the 24th the Boers placed three heavy siege guns in position, and with
them shelled the town, while the smaller weapons kept up a heavy fire.
Three bedrooms were wrecked, the gas plant destroyed, and the town set on
fire. Next day the bombardment was resumed, and the enemy massed for an
assault, compelling the little British force to leave the bomb-proofs and
line the trenches. Day after day these experiences continued till on the
31st an assault was actually delivered upon Cannon Kopje, an outlying hill
protected by a small fort. The Boers advanced under cover of the fire of
four 15-pounder field guns and of a 5.9-inch siege gun, but were repulsed
after a. long and desperate struggle, in which the little garrison
suffered severely and lost the services of Captains Marsham and Pechell
both of whom were killed.
keep his men in good spirits, always a hard task in a long siege, Colonel
Baden-Powell held impromptu
concerts, at which fragments of popular operas were given by the ladies
and officers in the town. He speedily obtained the complete confidence of
his men. No precaution was neglected; everything was foreseen; and in
spite of his limited resources be was never beaten. By common agreement
between the British and the Boers, Sunday was observed as a day of trace,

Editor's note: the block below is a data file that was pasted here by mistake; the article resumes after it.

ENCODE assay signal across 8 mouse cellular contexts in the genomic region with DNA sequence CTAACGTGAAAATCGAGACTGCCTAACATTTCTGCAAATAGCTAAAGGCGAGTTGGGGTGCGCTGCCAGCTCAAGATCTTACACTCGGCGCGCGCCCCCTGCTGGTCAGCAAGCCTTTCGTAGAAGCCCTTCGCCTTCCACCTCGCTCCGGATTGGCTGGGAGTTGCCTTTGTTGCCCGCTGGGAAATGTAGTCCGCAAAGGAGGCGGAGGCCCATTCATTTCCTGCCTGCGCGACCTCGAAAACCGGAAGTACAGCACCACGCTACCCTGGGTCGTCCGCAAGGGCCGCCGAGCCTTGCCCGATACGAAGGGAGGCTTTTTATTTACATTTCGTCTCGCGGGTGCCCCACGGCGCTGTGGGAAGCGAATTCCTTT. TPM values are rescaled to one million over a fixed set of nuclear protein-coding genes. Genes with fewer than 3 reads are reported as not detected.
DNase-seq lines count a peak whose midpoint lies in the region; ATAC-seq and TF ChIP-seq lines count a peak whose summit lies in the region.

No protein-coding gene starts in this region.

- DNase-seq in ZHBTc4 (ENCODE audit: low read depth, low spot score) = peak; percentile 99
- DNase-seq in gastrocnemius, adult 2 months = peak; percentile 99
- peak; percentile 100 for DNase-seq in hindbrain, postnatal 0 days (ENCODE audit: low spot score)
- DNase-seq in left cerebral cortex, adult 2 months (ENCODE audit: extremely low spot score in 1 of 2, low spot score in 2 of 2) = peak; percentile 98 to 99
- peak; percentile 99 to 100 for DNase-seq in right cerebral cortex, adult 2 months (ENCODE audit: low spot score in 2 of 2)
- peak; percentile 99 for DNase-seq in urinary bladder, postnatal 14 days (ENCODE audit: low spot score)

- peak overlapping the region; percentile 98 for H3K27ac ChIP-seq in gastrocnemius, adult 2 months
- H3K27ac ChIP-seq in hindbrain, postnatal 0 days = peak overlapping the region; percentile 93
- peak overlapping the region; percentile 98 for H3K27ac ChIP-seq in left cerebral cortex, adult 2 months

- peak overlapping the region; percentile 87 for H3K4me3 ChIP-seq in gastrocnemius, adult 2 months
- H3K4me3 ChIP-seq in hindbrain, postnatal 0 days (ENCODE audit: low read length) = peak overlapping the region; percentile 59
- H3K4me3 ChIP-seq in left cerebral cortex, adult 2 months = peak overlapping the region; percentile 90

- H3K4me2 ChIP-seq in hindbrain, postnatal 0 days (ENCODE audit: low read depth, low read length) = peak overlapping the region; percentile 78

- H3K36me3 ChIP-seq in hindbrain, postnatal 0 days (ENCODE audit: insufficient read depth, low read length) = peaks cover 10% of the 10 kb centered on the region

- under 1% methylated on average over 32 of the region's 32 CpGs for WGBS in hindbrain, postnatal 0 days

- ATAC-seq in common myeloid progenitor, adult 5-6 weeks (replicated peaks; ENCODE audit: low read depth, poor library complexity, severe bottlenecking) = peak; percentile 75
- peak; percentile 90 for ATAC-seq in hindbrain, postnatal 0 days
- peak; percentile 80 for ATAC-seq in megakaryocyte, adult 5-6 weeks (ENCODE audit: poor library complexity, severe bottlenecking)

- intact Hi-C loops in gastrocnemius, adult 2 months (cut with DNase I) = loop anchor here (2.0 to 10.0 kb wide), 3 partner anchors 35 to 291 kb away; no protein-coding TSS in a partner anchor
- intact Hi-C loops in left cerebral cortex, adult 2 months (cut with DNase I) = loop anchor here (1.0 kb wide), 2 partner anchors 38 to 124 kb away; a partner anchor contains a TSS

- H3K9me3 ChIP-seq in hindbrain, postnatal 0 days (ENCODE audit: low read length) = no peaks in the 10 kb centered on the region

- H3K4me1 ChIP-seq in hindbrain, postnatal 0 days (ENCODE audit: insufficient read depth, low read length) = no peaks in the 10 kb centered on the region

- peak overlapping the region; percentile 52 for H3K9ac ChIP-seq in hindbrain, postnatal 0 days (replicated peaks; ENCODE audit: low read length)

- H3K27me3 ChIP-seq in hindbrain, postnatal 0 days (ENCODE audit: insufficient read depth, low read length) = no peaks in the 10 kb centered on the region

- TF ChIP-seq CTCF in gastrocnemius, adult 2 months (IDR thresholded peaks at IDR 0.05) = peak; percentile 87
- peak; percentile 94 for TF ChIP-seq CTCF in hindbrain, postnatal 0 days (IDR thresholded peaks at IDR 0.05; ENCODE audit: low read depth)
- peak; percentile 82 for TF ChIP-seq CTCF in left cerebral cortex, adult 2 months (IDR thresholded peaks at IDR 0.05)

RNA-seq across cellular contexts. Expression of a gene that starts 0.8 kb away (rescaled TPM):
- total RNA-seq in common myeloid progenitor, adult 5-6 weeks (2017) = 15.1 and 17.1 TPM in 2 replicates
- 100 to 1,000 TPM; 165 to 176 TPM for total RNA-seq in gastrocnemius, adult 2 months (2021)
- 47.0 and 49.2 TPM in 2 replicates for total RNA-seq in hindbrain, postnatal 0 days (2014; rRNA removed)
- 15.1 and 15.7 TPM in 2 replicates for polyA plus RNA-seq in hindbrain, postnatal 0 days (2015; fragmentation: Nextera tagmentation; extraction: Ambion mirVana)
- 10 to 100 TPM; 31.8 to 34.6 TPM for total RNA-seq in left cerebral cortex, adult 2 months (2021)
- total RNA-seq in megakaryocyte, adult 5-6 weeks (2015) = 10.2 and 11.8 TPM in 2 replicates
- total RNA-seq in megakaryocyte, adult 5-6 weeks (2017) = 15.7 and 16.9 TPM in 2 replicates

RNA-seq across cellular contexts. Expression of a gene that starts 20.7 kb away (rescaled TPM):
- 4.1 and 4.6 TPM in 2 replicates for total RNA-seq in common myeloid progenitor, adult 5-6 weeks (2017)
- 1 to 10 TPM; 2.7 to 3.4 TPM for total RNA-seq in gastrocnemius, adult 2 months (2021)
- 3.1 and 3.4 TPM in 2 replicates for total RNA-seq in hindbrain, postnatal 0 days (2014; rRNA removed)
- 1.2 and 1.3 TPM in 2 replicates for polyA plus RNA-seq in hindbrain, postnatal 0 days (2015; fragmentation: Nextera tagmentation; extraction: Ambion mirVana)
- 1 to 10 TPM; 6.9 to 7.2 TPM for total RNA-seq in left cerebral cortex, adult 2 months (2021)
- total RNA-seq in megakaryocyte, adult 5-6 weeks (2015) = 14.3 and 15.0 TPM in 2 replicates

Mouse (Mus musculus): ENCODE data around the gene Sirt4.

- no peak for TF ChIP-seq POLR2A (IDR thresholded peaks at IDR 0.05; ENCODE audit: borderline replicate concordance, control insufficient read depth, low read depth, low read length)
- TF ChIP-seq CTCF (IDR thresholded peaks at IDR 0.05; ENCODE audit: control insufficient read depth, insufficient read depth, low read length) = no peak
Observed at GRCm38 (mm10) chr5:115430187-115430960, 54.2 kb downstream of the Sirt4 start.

Once or twice when the Boers were noticed to be digging trenches on that
day, "B.-P." as his men called him, drew Cronje's attention to
the fact, and the digging stopped. The Boers however, persistently shelled
the hospital and a convent which the nuns had refused to abandon. These
heroic ladies attended the sick and wounded, and took the fullest share in
the hard work, setting an example Which was above all praise.
November 7 the garrison made a very successful sortie, drawing the Boers
under the fire of our ambushed artillery by a feigned retreat. The enemy
broke and fled in great disorder, losing heavily. After this an interval
of Boer inactivity followed, though the town was constantly shelled,
Cronje, with a good number of his men, was withdrawn, as his services were
wanted elsewhere, and Commandant Snyman replaced him. The position of the
biggest of the Boer guns was altered the Boer field artillery left for
accuracy of the Boer fire was great. Seven successive shots from the 5.9-inch
gun struck the front of one of the forts, completely destroying the
earthworks, though, strangely enough, there was no loss of life. The
convent was hit eight times; a shell struck a hotel and, bursting, moved a
billiard table some inches without injuring those who were playing
billiards. Another shell took off the roof of a house in which five men
were breakfasting without wounding any of the five.
from gallant little Mafeking to the earlier stages of the siege of
Kimberley, Boer forces had assembled at Boshof and Jacobsdal, the one to
the north-east, the other to the south of that town, in readiness for a
move when President Kruger gave the signal. On October 12 the Jacobsdal
commando crossed the frontier, seized Modder River station, telephoned to
Kimberley to try to find out the force in the town, and then made all
preparations for the destruction of the iron bridge which spans the river
at this point. The Boshof , commando advanced on Riverton, a station on
the railway to the north of the town, drove back a detachment of Cape
Police, and looted and wrecked the town.
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Copyright © Lewis P. Orans,